Public perception of climate engineering in Japan: Results from online and classroom surveys

Masahiro Sugiyama
Assistant Professor, Policy Alternatives Research Institute, the University of Tokyo

Masatomo Fujiwara
Associate Professor, Faculty of Environmental Earth Science, Hokkaido University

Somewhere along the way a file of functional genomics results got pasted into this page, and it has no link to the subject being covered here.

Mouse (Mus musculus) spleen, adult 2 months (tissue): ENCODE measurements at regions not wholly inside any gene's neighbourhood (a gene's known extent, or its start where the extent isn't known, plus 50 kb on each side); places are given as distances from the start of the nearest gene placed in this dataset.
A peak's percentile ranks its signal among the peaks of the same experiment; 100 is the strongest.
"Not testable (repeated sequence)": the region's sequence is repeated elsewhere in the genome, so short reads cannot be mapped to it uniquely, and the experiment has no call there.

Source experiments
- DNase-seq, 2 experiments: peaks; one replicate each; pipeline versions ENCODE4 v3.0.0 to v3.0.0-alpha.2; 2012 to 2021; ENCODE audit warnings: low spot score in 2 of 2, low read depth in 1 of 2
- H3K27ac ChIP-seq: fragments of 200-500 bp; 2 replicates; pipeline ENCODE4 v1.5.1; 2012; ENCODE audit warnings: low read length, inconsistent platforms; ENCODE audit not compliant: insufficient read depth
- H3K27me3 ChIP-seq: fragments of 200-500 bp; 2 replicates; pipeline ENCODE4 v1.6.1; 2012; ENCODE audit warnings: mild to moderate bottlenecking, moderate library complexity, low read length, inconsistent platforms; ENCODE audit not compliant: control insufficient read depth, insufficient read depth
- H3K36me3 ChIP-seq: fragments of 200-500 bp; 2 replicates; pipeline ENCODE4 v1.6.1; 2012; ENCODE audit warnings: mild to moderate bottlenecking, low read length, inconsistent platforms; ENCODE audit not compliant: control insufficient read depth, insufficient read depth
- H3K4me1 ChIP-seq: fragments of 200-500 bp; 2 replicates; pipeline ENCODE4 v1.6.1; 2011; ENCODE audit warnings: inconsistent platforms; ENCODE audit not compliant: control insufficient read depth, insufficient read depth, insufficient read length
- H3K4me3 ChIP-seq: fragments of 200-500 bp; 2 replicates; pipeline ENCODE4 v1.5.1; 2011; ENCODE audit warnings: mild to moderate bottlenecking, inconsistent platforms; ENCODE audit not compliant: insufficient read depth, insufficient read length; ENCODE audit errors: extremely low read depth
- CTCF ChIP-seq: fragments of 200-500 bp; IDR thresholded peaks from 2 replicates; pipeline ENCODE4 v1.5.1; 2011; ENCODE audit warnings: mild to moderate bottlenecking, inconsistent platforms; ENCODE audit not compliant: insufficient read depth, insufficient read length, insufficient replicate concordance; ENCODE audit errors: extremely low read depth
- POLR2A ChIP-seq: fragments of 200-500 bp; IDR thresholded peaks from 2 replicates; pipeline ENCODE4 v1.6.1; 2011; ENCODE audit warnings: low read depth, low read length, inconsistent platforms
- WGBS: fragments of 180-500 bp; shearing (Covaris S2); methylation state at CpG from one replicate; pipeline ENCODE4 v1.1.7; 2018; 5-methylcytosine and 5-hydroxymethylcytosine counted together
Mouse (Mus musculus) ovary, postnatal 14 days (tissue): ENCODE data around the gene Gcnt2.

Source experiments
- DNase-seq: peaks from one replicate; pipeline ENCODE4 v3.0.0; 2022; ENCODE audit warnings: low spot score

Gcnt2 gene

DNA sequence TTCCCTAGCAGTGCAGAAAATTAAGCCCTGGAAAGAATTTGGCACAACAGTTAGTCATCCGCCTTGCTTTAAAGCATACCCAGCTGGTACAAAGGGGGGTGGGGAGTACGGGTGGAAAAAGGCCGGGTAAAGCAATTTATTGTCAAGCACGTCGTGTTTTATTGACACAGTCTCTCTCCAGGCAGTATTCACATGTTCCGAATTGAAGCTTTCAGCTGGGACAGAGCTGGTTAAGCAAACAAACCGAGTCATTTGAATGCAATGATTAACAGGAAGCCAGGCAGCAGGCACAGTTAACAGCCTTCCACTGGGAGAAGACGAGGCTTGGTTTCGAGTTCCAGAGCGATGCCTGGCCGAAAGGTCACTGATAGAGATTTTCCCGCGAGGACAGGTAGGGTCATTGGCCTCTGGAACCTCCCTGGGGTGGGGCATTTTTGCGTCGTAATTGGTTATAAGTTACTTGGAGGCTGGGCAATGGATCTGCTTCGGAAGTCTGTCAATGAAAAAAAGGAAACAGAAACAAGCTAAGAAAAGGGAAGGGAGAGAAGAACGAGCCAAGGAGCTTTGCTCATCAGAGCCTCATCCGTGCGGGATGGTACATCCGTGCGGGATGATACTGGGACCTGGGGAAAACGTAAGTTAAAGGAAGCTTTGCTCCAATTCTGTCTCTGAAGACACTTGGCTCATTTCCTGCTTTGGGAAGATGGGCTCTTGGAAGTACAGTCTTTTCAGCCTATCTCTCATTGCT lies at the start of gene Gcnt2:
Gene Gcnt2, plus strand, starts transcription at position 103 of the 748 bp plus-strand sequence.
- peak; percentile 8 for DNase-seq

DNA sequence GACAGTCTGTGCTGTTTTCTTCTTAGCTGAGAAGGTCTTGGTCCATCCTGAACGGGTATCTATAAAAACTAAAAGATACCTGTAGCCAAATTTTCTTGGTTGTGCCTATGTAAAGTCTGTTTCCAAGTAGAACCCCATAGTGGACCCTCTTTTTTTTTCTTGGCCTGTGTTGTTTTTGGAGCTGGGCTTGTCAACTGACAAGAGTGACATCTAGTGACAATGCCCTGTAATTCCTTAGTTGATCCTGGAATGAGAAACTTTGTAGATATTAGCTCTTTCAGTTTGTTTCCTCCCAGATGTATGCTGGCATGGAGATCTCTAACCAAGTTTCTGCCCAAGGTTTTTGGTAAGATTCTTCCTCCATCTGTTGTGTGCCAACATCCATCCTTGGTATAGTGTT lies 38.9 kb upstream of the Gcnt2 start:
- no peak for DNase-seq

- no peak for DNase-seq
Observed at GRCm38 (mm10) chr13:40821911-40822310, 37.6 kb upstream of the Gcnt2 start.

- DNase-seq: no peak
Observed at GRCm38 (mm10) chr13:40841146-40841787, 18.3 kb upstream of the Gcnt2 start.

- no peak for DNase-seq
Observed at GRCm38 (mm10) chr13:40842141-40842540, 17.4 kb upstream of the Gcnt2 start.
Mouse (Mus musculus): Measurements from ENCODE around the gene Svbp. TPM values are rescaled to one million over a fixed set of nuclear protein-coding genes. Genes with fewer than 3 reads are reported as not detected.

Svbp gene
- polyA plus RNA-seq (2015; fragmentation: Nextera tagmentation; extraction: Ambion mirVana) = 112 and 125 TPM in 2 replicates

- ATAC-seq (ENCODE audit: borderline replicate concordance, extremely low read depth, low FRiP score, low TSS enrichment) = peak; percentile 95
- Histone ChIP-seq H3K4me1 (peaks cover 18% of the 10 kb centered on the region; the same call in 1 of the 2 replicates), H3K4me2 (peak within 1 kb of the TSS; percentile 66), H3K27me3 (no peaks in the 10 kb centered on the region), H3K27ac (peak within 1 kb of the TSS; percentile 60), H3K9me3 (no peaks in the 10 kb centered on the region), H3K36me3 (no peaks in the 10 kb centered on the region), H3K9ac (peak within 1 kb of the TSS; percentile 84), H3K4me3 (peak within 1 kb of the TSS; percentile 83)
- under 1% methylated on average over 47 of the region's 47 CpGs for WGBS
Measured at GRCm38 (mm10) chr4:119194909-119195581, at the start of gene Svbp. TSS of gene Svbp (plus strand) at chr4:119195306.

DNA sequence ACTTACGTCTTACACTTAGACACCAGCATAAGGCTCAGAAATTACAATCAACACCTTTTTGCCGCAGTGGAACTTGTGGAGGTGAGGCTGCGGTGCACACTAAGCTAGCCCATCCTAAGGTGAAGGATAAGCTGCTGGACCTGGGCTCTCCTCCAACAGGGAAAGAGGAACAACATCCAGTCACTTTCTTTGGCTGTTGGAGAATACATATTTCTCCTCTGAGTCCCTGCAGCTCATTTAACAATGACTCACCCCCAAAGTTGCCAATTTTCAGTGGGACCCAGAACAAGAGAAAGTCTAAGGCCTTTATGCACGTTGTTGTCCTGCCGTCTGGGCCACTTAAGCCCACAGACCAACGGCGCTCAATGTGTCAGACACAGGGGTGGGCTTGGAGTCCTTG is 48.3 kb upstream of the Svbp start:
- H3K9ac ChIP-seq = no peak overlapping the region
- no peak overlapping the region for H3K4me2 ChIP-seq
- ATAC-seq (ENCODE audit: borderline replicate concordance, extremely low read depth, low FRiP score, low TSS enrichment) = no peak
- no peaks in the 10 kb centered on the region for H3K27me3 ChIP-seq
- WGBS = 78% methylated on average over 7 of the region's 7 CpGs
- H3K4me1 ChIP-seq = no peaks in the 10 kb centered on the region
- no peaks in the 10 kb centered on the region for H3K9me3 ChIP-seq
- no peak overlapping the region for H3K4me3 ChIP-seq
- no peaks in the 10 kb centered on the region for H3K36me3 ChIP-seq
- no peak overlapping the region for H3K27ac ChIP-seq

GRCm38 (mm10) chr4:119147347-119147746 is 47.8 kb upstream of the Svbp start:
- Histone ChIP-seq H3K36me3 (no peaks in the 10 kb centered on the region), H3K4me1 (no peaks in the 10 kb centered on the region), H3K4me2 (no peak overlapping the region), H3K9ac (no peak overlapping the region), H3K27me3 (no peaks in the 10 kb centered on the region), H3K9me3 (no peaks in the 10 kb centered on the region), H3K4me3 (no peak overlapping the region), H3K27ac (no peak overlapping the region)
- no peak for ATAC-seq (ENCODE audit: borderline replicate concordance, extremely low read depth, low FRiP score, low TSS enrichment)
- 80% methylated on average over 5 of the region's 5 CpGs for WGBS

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Despite the global reach of climate engineering, previous studies on perception of this technology were mostly limited to the Western countries. Here, we present the results of an online survey conducted in March, 2011, in Japan. Each of approximately 4000 respondents read a short article, which was randomly chosen from four kinds prepared with slightly different framings. Common across respondent groups with different articles were cautious attitudes toward the deployment of stratospheric aerosol injection and strong support of research. The high level of support for research can be explained by trust in university researchers and international organizations. Two follow-up classroom surveys (conducted in 2012 and 2014) showed that university students, who learned more about the technique’s limitations in a short lecture, also expressed endorsement for investigation. Nevertheless, in one survey where indoor research was distinguished from outdoor studies, the overall support level decreased, with the former preferred to the latter. Our results only capture a snapshot of the public perception, which will change along with the public debate on climate engineering research.